She was lucky. “Now that I work in the independent world with people of all stripes and I see what others go through, I feel like I lived in a world that wasn’t the real world,” she says.
But the definition of the “real world” changed with COVID. Suddenly, everyone was working from home. Suddenly, every worker on the planet was doing Zoom calls with their children in the background. Suddenly, parenthood wasn’t invisible.
“People are way more open, especially men,” says Alarcón. “They’re much more open to bringing a baby to the office. I felt there was going to be a lot more judgment [when we returned to the office], and there wasn’t. And we’re working a lot from home, so families are much more prominent. Before, it was, ‘Keep your family at home, don’t use them as an excuse.’ Now, there’s a respect of boundaries. When people call me at 7:00 p.m., I say, ‘Hey, I got kids.’”
Fernández – who is the mother of an 11-year-old boy and 8-year-old girl — works closely with Sony’s human resources team and sees COVID as a catalyst for major change in the workplace that goes beyond simply being more flexible, and that also considers workers of all levels and departments.
Among other things, she says, fathers – and not only mothers — also have to be taken into consideration.
“In some places, paternity leave is frowned upon,” she says. “So fathers who do want to have an active role in raising their children confront this paradigm that is ‘justified’ for women. What recommendations can we give companies so they are more inclusive and which help different groups, like fathers and mothers?”
Fernández says Sony Latin is embracing a working model that is “hybrid with flexibility,” where time is shared between home and office and where efforts are made to accommodate individual needs and schedules.
There are roles, however, that aren’t flexible. Those who work in A&R or other more creative jobs often find that children or not, they may find themselves at a recording studio at 4:00 in the morning. Award-winning singer-songwriter Erika Vidrio is a mother to a 15-year-old girl, and during the pandemic, she and her wife had a son, now 2 years old, who she says is “a hurricane.”
In order to escape the “hurricane” and get into her creative mode, Vidrio built a studio next to her home, to which her son has no access. “I used to have the studio inside my house, but working with him is impossible. I need silence, and I need to be shut out, because the moment I hear my son’s voice, I go to him,” she laughs.
More important, however, is her wife’s support, especially when she travels to song camps or awards shows. “In music, if you don’t have a partner that helps you work things out, it’s very difficult,” she says.
In Laferte’s case, her partner is her production manager, and as such, her permanent companion with the baby, both at home and on the road; he’s on diaper and bath duty, and Laferte nurses.
You can’t work and be a professional and be a mom if you go in judging yourself.
If there is no partner or family around, having a support system, whether a nanny, housekeeper, neighbor — anything — is key. Absent my family, I routinely went to press conferences with a baby in the stroller and had no qualms about asking someone in attendance to hold her if needed (shout-out to Warner Music’s Delia Orjuela, whose mom once watched my baby in a venue lobby in Los Angeles while I reviewed a show). Neighbors were godsends.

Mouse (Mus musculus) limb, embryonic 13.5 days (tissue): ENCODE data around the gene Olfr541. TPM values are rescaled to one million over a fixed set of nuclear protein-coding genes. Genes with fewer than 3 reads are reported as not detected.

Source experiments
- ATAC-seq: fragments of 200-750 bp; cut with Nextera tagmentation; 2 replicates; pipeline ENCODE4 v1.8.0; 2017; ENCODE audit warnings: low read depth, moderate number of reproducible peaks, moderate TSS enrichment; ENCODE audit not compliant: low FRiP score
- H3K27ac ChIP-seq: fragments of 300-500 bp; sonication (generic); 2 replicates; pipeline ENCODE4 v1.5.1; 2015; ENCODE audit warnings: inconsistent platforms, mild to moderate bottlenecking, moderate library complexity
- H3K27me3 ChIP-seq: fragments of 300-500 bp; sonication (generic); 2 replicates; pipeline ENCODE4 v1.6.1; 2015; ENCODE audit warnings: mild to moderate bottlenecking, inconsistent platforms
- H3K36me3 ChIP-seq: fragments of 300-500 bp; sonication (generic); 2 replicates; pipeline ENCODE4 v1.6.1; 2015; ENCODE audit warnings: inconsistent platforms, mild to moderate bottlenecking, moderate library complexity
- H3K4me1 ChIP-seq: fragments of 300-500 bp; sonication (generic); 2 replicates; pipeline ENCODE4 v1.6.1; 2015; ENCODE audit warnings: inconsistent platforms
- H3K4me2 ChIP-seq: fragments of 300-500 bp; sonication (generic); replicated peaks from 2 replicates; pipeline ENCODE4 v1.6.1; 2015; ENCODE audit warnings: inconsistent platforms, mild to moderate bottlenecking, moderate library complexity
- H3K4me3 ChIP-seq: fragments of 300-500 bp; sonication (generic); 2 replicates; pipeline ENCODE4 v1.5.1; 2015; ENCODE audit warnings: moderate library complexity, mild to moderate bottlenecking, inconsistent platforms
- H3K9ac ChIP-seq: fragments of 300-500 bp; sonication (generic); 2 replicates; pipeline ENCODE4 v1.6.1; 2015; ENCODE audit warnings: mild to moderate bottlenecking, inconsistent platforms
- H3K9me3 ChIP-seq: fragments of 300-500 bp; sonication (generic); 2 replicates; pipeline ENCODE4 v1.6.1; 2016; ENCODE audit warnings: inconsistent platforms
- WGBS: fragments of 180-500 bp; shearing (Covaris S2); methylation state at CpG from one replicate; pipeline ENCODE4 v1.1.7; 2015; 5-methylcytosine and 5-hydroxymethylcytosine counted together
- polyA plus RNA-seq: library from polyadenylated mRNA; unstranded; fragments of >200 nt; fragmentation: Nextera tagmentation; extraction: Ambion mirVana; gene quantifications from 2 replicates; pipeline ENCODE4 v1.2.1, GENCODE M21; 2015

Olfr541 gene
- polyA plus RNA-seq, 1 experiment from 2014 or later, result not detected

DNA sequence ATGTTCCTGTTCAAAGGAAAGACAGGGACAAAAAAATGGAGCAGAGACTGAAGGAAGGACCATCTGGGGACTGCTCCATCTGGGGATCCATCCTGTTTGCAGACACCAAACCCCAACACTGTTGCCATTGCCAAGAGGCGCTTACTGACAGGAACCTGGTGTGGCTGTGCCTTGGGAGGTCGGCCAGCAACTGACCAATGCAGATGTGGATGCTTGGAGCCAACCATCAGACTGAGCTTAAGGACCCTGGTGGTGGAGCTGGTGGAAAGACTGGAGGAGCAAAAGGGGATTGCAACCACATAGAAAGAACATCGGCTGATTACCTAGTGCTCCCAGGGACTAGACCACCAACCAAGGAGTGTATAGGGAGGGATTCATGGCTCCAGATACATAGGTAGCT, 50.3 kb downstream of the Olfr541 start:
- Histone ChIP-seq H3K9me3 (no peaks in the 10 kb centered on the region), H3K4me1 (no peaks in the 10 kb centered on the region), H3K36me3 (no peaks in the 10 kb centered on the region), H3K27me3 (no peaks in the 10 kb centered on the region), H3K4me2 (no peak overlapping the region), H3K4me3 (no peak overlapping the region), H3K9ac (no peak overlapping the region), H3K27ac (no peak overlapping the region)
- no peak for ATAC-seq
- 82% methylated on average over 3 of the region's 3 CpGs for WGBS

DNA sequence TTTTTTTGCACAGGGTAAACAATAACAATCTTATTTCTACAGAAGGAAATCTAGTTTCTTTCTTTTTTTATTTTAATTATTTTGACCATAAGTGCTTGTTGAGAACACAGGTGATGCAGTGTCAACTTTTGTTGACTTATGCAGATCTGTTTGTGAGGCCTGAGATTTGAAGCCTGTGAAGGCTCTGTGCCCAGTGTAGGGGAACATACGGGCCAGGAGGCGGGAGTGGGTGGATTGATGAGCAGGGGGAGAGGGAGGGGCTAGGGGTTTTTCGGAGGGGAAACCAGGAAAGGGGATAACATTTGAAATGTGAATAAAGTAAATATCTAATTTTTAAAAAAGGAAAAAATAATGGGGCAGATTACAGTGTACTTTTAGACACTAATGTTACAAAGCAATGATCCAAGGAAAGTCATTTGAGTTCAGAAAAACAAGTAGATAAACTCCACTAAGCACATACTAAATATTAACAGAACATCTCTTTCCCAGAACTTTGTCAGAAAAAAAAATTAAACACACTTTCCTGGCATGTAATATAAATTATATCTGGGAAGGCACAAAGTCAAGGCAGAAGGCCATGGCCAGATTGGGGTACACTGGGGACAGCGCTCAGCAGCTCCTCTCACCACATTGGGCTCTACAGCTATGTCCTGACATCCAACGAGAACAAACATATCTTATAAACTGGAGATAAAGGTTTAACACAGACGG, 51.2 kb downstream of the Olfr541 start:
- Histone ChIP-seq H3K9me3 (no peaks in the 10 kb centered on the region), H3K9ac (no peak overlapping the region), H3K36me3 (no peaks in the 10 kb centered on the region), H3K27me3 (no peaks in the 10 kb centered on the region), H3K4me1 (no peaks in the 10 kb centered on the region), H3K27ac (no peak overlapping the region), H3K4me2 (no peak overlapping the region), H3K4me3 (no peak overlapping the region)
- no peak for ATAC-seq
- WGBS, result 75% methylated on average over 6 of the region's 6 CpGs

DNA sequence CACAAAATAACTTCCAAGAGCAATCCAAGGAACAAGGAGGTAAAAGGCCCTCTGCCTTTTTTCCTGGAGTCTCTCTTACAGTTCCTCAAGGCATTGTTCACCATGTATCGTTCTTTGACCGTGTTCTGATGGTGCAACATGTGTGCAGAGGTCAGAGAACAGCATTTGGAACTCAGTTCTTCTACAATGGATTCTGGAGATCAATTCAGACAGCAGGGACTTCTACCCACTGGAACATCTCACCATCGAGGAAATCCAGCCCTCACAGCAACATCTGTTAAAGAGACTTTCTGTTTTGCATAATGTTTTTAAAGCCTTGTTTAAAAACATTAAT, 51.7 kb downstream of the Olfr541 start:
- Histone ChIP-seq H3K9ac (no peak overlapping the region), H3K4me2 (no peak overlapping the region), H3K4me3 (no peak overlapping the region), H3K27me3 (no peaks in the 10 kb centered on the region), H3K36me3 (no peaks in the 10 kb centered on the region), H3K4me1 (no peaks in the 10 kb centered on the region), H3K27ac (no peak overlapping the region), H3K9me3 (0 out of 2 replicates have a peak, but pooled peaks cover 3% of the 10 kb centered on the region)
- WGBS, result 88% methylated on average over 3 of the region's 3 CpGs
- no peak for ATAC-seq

“If someone says, ‘I can watch the baby for two hours,’ say yes!” says Alarcón. “As women, we sometimes feel we can’t accept that help, but we can.”
It’s not just about asking for help, but also helping yourself. “To take care of others, you must take care of yourself and make yourself a priority,” says Flores. “I try to do at least a couple of things a week that are just for me. It’s important to do things that make you feel good, relax and center you.”
And at the end of the day, be aware that, yes, something will give and something will be sacrificed. And that’s OK. “You can’t work and be a professional and be a mom if you go in judging yourself. That’s the killer,” says Alarcón. “I’ve learned to be kinder to myself.”
Nieman remembers a night at the Latin Grammys red carpet where she was dealing with a client’s ticket while her daughter called nonstop.
“I finally picked up and snapped: ‘I can’t talk right now!’ And she answered in her sweetest voice, ‘Mami, I got first place in the spelling bee!’ I was stressed over something that wasn’t even part of my job when she called to share her special news. It was an eye-opening moment.”
Beyond the practicalities of balancing and time management, being a mom can have profound effects on a profession. “I began to worry about what I said in my songs,” says Vidrio. “I want my children to listen to my songs, so I became more conscious of what I said and performed.”
In a market where edgy and racy lyrics are often the norm, Vidrio re-evaluated what she was willing to write and sing about, what messages she wanted to send about women. “I have a daughter, and she has a mom who controls messages, and I have to be responsible.”
For Pagani, it was a change in attitude.
“I don’t know if being a mother made me a better professional, but it made me a better person,” she says. “To begin with, it made me a more compassionate person. I know it’s not a big business virtue, but it is when you’re dealing with artists.”
As for the artists, they feel pretty darn good.
“I feel like a supermom. I’ve learned that all moms are incredible. It’s not easy, but I’ve learned I’m a chingona!”
This story was edited by Katie Atkinson, mother of two.